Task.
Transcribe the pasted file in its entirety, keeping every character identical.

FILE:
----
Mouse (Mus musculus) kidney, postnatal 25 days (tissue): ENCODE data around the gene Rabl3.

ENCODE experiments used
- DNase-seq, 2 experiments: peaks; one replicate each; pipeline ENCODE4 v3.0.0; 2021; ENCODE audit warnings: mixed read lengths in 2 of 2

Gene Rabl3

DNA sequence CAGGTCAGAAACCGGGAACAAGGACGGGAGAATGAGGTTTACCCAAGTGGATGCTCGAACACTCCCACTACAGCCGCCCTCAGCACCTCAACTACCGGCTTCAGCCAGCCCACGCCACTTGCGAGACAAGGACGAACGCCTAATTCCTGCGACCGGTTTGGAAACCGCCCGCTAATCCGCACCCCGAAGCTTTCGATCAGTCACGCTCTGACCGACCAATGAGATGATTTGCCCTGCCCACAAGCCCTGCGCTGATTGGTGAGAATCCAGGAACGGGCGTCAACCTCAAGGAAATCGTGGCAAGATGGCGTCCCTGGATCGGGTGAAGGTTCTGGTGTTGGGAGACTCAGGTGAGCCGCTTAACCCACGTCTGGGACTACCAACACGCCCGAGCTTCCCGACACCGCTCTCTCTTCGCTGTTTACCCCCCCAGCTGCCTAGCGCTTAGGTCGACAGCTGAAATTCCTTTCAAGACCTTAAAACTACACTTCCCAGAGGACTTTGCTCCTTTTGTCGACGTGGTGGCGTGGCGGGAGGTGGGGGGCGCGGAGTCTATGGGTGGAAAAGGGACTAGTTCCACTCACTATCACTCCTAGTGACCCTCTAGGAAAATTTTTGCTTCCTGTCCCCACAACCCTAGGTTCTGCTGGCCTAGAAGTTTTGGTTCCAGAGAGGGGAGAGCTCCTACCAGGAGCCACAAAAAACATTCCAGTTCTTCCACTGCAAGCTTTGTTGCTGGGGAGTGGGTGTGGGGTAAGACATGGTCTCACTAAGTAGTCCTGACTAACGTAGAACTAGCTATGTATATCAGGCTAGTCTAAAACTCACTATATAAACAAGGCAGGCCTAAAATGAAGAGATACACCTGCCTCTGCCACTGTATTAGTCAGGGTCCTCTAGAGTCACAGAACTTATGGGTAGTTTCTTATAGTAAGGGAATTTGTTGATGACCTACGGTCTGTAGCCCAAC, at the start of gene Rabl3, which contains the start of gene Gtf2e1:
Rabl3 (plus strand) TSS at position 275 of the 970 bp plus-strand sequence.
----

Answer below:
Mouse (Mus musculus) kidney, postnatal 25 days (tissue): ENCODE data around the gene Rabl3.

ENCODE experiments used
- DNase-seq, 2 experiments: peaks; one replicate each; pipeline ENCODE4 v3.0.0; 2021; ENCODE audit warnings: mixed read lengths in 2 of 2

Gene Rabl3

DNA sequence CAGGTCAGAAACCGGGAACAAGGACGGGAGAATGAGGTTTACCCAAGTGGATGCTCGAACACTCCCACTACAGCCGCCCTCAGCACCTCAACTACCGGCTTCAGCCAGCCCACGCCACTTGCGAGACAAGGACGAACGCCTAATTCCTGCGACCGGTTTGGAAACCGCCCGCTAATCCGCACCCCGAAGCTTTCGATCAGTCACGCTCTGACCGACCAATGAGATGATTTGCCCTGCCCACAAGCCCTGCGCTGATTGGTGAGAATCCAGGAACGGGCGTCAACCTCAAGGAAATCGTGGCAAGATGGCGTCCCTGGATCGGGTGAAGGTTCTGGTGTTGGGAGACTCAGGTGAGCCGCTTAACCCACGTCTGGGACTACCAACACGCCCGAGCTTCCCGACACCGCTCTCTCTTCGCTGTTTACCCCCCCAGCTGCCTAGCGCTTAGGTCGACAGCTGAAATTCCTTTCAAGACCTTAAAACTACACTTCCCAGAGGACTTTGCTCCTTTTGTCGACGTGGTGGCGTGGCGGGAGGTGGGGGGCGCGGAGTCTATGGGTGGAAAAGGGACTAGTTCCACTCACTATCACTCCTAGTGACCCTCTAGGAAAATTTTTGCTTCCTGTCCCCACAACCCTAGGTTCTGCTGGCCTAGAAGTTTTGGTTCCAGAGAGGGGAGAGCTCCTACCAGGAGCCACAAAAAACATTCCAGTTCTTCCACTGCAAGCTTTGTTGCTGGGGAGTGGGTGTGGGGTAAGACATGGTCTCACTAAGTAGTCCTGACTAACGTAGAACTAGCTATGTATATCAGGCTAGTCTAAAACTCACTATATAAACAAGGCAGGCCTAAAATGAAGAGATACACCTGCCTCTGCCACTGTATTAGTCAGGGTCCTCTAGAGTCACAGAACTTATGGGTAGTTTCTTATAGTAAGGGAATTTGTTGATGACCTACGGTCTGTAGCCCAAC, at the start of gene Rabl3, which contains the start of gene Gtf2e1:
Rabl3 (plus strand) TSS at position 275 of the 970 bp plus-strand sequence.